Six Questions with Author Sally Wiener Grotta

I'm so excited to feature an interview with Sally Wiener Grotta today! She talks about editing, story creation, the power of names, and of course: "The Winter Boy."  Be sure to enter the giveaway in my sidebar to win your own signed copy and let me know what you think of this interview in the comment section below.

Six Questions with Author Sally Wiener Grotta

Q1:  What is your writing routine?

A1:  Whenever possible, I try to devote my mornings to writing, though life often intervenes. 
The first draft of any novel or short story is me telling myself a story, listening carefully to the characters who become my constant companions. I am often surprised by a plot twist or sudden veering within the dialog, but I hold tight and enjoy the ride.

In the second draft, I start to take control over the story and the characters. Often, this is when I introduce sharper, more delineated tension, and fill out the details that give depth.

In the third draft – well, I usually lose count of the number of rewrites; it’s often in the dozens, if not scores. I work and rework the prose and plot, sculpting the personalities and histories, refining and polishing the story, while making sure every word I use is the one I really meant. Writers are often divided into two camps: those who struggle with rewrites and those who love the challenge and satisfaction of rewriting. I’m definitely in the latter camp.

After I’m finished with the nth draft and feel it’s ready, I turn it over to my editor, who will mark it up unrelentingly. I’ve been very lucky in my editors over the years, and have learned to depend on them to help me make sure that any of my work that is published is something we’ll both be very proud of.

Then I take it back and rework through several more drafts, after which I return it to the editor and then the copy editor. Back and forth we go until we’re satisfied.

The entire process can take years. And when it is over, there’s a hole in my heart where those characters had lived with me every moment of my days and nights. I’ve learned that I must have another story ready to work on right away, or I suffer from author’s postpartum depression. That’s one of the reasons I always have more than one story in various stages. Well, and the fact that I can’t help myself. When a story takes hold of me, I have to write it.

Q2:  How did you come up with all the different names for your characters and the concept of multiple names for each character?

A2:  When a character is born in my mind, he or she has a name, a history and a problem or problems. Like Athena born from Zeus’s head, the individuals are – to me – fully formed, flesh-and-blood, with personal faults and foibles, and something special that catches and holds my attention for the years it takes to tell their stories.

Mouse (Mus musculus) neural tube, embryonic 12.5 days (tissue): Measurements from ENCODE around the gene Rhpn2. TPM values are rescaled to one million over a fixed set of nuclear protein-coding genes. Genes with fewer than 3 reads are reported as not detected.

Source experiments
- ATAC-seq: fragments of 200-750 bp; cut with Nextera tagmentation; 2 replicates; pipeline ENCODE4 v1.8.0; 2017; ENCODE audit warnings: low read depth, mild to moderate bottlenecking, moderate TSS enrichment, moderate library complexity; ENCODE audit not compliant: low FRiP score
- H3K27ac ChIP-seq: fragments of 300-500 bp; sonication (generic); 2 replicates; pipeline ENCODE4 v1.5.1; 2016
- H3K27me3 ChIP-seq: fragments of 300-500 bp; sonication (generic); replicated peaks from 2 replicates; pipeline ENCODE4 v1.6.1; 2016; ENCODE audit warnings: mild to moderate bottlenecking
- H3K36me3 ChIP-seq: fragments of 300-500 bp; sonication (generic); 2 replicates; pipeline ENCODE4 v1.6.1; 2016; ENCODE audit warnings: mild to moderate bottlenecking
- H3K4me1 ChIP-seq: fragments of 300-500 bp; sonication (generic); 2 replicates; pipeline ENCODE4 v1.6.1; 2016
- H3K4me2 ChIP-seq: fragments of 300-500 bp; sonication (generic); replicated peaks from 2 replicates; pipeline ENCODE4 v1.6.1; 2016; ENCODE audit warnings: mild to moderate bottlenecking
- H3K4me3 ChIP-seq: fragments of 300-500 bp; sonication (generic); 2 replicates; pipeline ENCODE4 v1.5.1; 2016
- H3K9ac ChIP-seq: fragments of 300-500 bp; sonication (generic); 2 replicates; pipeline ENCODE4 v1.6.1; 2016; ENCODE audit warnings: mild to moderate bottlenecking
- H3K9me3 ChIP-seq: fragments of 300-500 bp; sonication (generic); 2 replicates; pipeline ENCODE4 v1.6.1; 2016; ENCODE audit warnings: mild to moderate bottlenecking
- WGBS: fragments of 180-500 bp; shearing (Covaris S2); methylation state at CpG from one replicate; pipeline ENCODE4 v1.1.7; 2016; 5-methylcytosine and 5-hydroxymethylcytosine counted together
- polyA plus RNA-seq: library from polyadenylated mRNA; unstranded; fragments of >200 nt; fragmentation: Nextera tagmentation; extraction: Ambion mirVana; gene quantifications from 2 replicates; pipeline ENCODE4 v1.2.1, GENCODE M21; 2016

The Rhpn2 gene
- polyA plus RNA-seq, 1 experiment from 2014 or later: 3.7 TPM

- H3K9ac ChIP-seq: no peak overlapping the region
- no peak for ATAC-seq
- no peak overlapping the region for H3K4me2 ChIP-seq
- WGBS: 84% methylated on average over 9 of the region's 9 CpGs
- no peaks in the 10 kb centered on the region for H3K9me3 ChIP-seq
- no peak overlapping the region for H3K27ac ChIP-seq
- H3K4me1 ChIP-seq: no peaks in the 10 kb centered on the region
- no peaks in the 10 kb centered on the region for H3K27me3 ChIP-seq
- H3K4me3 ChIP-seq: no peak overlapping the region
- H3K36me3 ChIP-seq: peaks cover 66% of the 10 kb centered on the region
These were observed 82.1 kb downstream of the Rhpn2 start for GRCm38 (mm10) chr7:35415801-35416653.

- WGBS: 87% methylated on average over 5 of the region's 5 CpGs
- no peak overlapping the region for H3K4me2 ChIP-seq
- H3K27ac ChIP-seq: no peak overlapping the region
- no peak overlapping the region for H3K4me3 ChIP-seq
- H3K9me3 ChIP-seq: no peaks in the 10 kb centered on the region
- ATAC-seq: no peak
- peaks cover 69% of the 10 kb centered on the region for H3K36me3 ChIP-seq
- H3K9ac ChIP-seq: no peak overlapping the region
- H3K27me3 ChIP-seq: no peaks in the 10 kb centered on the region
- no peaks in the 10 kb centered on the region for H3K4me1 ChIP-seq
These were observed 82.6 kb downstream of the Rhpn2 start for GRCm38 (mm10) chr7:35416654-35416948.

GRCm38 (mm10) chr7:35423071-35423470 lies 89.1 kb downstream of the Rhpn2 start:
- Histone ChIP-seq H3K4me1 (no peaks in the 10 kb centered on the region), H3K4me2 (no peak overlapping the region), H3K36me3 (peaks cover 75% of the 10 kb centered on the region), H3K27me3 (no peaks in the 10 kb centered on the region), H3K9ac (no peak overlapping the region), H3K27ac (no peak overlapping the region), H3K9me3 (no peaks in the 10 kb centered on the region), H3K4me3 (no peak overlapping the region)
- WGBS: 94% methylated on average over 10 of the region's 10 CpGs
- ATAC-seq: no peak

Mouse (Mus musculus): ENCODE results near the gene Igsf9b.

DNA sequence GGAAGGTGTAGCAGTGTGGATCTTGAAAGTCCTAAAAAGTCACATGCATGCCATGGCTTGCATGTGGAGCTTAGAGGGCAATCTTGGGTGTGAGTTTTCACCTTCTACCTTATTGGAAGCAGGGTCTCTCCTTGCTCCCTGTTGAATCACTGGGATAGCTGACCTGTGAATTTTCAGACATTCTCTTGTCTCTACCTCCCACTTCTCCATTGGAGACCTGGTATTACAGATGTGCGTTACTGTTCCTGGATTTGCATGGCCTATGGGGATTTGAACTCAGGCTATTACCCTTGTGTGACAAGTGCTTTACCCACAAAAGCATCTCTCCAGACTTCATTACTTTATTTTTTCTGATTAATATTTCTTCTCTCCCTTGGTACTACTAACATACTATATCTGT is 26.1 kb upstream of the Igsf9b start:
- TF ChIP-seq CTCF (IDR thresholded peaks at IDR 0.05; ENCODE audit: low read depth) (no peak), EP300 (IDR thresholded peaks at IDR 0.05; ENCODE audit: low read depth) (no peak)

Their names are as much a part of them as their eye color or the sound of their voices. I don’t so much make up their names as hear the sound of them, feel how they shape the individuals who carry them. The names help define them for me.

I had one crisis with naming. A key character in The Winter Boy originally introduced herself to me as Niv. It was a good strong name for a very strong character. I had never heard of the name and thought it belonged to the world of my imagination. Then my niece married a man named Niv. He assured me that it didn’t bother him to have a sharp tongued, though brilliant woman with his name in my novel. But when they had two wonderful boys, I just couldn’t accept the idea that they might grow up thinking I had meant to insult their father with this character. So, I had to rename her.

But Niv was her name. It was who she was. Just as I am Sally, and you are Rhiannon. What’s more, another important character had given her the derogatory nickname of “Knife,” and that was something I wasn’t willing to give up.

Eventually, I renamed her Kiv, as a compromise. However, when I do public readings from The Winter Boy, I have to watch myself that I don’t accidentally use her “real” name – Niv.

And that takes me to the other part of your question… the multiple names in The Winter Boy. Throughout human history, naming has been a symbol of power, of acceptance, of transition and of initiation. For instance, in “primitive” tribes everywhere in the world, the rite of passage from childhood to adult is often marked by the giving of a new name to represent the new person the child must become. Some tribes give two names: a public one that may be used by strangers, and another that is shared only with fellow “insiders” (which may be other members of the village, or age-group peers, or other such exclusive division).